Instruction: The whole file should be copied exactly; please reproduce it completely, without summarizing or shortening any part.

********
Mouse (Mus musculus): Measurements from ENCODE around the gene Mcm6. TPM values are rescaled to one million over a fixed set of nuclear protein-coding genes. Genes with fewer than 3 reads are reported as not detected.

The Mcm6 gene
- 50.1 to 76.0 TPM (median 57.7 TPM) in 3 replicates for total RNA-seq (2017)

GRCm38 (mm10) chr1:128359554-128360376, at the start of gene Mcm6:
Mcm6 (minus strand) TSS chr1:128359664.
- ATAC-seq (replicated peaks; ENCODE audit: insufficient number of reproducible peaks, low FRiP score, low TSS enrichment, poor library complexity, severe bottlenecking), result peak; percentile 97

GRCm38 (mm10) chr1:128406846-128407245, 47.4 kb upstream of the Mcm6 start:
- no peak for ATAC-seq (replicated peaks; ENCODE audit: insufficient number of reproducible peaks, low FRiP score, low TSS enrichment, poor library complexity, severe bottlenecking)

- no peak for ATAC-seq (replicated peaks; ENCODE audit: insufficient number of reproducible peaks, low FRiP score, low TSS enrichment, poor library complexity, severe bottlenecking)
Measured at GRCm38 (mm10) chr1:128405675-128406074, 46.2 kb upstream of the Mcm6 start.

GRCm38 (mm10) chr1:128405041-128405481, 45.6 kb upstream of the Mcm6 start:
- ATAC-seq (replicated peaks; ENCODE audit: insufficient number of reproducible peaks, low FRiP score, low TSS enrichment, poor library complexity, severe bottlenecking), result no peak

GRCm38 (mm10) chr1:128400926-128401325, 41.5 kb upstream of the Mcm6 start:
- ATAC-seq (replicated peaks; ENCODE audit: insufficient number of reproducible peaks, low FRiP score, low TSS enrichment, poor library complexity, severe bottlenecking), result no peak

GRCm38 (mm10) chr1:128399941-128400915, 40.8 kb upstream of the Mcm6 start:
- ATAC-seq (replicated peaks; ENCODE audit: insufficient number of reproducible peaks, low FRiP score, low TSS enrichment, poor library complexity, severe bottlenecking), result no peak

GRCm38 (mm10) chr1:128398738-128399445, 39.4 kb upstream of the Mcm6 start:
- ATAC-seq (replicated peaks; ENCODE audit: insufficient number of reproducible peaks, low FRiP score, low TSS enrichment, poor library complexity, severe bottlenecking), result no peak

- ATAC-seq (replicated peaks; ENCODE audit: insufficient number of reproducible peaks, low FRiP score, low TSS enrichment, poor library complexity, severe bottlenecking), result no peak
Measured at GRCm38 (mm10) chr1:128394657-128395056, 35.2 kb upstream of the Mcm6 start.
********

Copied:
Mouse (Mus musculus): Measurements from ENCODE around the gene Mcm6. TPM values are rescaled to one million over a fixed set of nuclear protein-coding genes. Genes with fewer than 3 reads are reported as not detected.

The Mcm6 gene
- 50.1 to 76.0 TPM (median 57.7 TPM) in 3 replicates for total RNA-seq (2017)

GRCm38 (mm10) chr1:128359554-128360376, at the start of gene Mcm6:
Mcm6 (minus strand) TSS chr1:128359664.
- ATAC-seq (replicated peaks; ENCODE audit: insufficient number of reproducible peaks, low FRiP score, low TSS enrichment, poor library complexity, severe bottlenecking), result peak; percentile 97

GRCm38 (mm10) chr1:128406846-128407245, 47.4 kb upstream of the Mcm6 start:
- no peak for ATAC-seq (replicated peaks; ENCODE audit: insufficient number of reproducible peaks, low FRiP score, low TSS enrichment, poor library complexity, severe bottlenecking)

- no peak for ATAC-seq (replicated peaks; ENCODE audit: insufficient number of reproducible peaks, low FRiP score, low TSS enrichment, poor library complexity, severe bottlenecking)
Measured at GRCm38 (mm10) chr1:128405675-128406074, 46.2 kb upstream of the Mcm6 start.

GRCm38 (mm10) chr1:128405041-128405481, 45.6 kb upstream of the Mcm6 start:
- ATAC-seq (replicated peaks; ENCODE audit: insufficient number of reproducible peaks, low FRiP score, low TSS enrichment, poor library complexity, severe bottlenecking), result no peak

GRCm38 (mm10) chr1:128400926-128401325, 41.5 kb upstream of the Mcm6 start:
- ATAC-seq (replicated peaks; ENCODE audit: insufficient number of reproducible peaks, low FRiP score, low TSS enrichment, poor library complexity, severe bottlenecking), result no peak

GRCm38 (mm10) chr1:128399941-128400915, 40.8 kb upstream of the Mcm6 start:
- ATAC-seq (replicated peaks; ENCODE audit: insufficient number of reproducible peaks, low FRiP score, low TSS enrichment, poor library complexity, severe bottlenecking), result no peak

GRCm38 (mm10) chr1:128398738-128399445, 39.4 kb upstream of the Mcm6 start:
- ATAC-seq (replicated peaks; ENCODE audit: insufficient number of reproducible peaks, low FRiP score, low TSS enrichment, poor library complexity, severe bottlenecking), result no peak

- ATAC-seq (replicated peaks; ENCODE audit: insufficient number of reproducible peaks, low FRiP score, low TSS enrichment, poor library complexity, severe bottlenecking), result no peak
Measured at GRCm38 (mm10) chr1:128394657-128395056, 35.2 kb upstream of the Mcm6 start.